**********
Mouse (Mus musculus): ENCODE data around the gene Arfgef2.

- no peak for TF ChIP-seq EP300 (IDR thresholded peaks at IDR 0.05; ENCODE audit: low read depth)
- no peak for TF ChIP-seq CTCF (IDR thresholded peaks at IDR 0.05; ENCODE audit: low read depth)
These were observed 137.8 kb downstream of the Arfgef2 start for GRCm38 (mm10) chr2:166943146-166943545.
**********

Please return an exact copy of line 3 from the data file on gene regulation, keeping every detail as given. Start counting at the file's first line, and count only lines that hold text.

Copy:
- no peak for TF ChIP-seq CTCF (IDR thresholded peaks at IDR 0.05; ENCODE audit: low read depth)